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Re: Emacs contributions, C and Lisp

From: Phillip Lord
Subject: Re: Emacs contributions, C and Lisp
Date: Tue, 18 Feb 2014 09:54:56 +0000
User-agent: Gnus/5.13 (Gnus v5.13) Emacs/24.3 (gnu/linux)

Jorgen Schaefer <address@hidden> writes:
>> Bringing them into Emacs bundle is a significant first step towards
>> solving the deficiencies, since Emacs maintainers will work with the
>> authors to fix them, and will continue maintaining them through the
>> years.  If they are left outside, they will continue being on the
>> fringe.
> I'm not sure this is true. There are plenty of things already in
> Emacs that have the same problem.
> Look at code folding as an example. Emacs already includes
> outline-minor-mode, hs-minor-mode, and allout-mode, all of which are
> there for code folding. What deficiencies will be solved by adding
> *more* minor modes that allow folding inside of code?
> What are authors of language major modes supposed to do to enable code
> folding? python.el supports *both* hs-minor-mode and
> outline-minor-mode, but not allout-mode. Are all extensions meant to
> support both? Which one are users supposed to learn when they want to
> use code folding in Emacs? If I want to add the icons in the fringe we
> talked about, which mode would I extend? All three?

There's no reason that icons in the fringe should not happen at a
lowever level than this. If they operated as an option on invisible
overlays, this would come for free.

> How about communicating with a subprocess for completions? python.el
> already does that. It just uses the inferior Python process, which
> has a few issues. Has adding this to Emacs done anything to make others
> not reinvent the wheels all the time? I don't see that.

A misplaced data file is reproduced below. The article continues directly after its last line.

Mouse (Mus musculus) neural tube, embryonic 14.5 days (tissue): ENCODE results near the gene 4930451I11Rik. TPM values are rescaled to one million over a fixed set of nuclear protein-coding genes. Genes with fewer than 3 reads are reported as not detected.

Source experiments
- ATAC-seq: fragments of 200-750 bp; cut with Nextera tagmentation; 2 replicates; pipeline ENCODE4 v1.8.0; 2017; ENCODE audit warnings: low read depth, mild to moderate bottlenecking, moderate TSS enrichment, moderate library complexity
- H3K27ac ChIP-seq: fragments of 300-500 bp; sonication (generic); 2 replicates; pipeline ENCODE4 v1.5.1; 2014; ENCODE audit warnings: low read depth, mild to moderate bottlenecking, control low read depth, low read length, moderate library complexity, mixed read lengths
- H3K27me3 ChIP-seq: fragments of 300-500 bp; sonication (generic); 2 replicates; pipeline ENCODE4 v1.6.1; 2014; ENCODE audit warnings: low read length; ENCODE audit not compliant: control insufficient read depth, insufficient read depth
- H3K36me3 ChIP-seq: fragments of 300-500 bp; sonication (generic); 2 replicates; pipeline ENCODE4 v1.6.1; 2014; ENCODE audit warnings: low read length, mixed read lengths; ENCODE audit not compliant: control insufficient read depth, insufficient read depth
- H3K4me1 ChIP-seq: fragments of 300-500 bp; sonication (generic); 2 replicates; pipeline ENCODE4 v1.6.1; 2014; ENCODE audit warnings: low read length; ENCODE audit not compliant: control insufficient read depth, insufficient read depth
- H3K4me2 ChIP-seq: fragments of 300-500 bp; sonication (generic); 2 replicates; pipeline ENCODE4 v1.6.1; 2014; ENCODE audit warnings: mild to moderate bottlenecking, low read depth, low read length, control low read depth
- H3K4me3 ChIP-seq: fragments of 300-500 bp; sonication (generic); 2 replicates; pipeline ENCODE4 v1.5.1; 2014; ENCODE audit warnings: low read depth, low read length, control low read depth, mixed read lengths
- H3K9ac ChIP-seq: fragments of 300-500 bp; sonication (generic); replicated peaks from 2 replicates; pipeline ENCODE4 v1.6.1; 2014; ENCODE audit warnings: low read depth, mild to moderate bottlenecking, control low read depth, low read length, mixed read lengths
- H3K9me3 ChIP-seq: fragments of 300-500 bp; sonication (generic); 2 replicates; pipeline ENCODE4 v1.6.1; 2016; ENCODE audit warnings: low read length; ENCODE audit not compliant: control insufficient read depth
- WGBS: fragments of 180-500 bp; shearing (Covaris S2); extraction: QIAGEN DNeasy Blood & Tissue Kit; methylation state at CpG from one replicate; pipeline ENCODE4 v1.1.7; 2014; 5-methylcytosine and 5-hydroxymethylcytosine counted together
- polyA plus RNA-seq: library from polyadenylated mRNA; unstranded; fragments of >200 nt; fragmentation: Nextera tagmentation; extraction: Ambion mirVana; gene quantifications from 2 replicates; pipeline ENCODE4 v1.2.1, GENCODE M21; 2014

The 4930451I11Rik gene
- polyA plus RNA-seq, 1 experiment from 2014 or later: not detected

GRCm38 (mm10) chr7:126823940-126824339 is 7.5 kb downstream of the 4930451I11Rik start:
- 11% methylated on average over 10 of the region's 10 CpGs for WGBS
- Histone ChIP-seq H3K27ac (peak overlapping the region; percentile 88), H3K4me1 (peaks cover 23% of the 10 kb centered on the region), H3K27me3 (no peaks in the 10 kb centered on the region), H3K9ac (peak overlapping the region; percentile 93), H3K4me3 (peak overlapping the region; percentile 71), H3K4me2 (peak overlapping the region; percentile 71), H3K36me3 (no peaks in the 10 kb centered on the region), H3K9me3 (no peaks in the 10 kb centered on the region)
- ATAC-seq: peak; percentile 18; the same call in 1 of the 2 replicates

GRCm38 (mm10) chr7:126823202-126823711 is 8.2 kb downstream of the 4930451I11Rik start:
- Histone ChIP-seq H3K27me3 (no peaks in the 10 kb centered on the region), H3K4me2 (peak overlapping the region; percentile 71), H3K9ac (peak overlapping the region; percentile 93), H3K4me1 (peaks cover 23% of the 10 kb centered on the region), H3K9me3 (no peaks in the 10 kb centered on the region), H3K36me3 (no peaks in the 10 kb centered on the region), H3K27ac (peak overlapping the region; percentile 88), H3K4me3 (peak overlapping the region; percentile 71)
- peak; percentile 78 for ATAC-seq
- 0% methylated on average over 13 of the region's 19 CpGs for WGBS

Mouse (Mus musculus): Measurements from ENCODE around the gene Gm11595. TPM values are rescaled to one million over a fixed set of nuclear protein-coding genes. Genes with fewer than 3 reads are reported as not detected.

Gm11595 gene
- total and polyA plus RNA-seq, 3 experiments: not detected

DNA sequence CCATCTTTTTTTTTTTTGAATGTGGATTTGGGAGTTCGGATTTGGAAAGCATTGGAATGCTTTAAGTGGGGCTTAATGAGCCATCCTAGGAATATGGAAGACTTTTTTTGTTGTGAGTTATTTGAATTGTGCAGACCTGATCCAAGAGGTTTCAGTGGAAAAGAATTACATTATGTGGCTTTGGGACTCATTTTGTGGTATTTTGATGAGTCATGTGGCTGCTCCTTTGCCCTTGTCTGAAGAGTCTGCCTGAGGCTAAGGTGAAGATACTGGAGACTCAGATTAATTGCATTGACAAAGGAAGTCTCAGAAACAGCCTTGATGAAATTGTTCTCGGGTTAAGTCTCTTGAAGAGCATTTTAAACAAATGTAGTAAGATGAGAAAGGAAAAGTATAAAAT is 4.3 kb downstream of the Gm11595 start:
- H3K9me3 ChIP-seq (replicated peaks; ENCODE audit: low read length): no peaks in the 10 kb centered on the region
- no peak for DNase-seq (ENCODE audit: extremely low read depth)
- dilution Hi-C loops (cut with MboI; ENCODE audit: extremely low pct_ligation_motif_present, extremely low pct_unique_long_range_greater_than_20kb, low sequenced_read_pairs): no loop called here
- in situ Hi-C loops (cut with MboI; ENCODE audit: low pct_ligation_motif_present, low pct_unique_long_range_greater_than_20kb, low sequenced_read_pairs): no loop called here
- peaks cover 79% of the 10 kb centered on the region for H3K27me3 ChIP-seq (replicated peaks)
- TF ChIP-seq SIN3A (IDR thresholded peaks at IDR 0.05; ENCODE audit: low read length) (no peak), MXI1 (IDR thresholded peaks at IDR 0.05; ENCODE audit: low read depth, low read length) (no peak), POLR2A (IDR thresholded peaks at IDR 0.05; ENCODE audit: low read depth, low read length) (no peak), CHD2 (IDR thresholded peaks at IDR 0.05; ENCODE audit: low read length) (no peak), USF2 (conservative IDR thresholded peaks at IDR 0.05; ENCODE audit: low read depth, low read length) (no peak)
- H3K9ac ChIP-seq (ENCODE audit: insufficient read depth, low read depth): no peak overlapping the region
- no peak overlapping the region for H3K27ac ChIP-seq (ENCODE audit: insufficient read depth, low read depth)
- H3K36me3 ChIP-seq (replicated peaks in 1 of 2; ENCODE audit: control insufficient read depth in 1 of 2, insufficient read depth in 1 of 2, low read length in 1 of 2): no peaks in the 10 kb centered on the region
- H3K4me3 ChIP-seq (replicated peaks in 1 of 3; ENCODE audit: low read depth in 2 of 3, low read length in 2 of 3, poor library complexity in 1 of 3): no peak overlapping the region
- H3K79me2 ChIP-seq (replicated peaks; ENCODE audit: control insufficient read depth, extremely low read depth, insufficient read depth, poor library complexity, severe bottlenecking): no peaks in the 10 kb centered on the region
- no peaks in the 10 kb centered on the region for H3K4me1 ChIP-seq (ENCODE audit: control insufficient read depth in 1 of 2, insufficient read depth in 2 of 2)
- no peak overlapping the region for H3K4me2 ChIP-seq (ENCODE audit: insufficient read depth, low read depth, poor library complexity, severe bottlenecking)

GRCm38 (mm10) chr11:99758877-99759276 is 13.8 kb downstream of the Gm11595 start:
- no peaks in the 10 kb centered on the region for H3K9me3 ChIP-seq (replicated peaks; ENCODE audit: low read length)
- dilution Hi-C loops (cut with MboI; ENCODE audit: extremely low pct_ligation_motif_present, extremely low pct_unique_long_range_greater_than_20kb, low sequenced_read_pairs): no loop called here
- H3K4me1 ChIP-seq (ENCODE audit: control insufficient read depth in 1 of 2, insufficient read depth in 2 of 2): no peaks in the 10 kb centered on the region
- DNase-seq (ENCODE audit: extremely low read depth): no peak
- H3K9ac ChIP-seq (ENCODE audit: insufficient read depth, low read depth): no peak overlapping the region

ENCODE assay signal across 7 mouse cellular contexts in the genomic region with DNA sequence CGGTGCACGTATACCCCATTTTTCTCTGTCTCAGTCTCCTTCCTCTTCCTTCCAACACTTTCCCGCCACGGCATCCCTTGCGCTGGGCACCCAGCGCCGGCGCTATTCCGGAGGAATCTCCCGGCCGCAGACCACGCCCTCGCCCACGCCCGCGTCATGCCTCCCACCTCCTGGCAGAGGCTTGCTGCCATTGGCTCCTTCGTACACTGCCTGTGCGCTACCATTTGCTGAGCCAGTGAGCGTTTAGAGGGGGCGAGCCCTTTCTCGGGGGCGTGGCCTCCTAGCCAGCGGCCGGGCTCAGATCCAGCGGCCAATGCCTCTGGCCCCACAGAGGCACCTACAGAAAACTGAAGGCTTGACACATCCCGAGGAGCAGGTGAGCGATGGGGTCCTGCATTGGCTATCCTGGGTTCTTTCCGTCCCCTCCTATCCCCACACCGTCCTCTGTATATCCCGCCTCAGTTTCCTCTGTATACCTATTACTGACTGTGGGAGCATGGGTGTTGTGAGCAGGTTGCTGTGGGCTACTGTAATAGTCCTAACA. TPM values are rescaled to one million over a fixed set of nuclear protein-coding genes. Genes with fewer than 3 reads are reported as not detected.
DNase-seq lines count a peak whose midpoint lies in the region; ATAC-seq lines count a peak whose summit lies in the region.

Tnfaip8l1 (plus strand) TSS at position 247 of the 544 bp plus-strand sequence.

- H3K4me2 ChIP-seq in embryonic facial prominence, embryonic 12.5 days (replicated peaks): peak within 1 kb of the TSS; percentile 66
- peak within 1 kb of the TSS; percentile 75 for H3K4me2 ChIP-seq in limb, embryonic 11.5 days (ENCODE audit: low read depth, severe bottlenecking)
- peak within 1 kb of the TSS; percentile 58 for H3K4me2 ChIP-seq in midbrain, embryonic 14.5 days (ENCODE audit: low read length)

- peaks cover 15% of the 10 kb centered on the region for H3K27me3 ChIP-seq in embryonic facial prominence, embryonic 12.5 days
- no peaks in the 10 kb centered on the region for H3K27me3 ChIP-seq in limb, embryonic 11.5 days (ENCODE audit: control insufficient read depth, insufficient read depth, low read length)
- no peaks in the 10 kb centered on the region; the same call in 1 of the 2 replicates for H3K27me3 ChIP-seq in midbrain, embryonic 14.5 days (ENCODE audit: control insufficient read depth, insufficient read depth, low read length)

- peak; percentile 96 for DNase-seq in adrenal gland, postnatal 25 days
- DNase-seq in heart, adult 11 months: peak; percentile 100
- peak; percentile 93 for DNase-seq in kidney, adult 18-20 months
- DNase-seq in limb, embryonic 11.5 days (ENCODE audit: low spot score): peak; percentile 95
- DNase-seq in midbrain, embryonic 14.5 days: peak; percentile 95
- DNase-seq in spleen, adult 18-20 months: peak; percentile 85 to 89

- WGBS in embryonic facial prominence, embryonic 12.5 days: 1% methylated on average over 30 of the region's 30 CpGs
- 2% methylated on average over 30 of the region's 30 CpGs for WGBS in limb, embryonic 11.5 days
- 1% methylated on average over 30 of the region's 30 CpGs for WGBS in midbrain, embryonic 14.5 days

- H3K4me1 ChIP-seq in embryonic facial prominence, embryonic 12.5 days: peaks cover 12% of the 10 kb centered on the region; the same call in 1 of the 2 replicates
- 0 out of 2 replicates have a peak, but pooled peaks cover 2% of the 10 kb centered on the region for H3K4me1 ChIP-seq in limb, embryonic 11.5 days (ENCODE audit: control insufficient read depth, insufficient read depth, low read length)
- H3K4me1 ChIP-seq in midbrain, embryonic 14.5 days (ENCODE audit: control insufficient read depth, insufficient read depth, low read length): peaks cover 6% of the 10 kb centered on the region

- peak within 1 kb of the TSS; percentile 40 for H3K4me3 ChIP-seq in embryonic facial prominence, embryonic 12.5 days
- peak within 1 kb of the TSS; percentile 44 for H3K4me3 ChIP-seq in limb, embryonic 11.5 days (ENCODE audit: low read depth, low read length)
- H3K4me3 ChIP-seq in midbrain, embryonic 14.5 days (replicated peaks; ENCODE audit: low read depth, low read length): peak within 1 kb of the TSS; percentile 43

Perhaps part of the problem is that there are not enough Emacs libraries
aimed at the programmer. The subprocess support in Emacs provides you
with the primitives that you need, but only that. Getting libraries in
to make life easier for Emacs developers would be a good thing.

A good example of this is dash.el. It's a nice, rich library. Having
started to use it, the only thing that surprises me is that it took so
long for someone to think to write it.

> CEDET is in Emacs and provides a lot of infrastructure for IDE
> development. How many of the libraries above use it? None.

CEDET is, of course, the counter example to my theory that more
libraries for programmers would be good. I think you are right, that it
is not as widely used within Emacs as it should be.

> The problem as far as I can see is that these libraries all exist to
> scratch someone's particular itch (e.g. I wrote elpy because I needed
> a better programming interface to Python, no other reason), so no one
> is going to put in a lot of effort of trying to bring all of those
> scratchings together and find a common abstraction.

I think this is not necessarily true. People itch in a lot of strange


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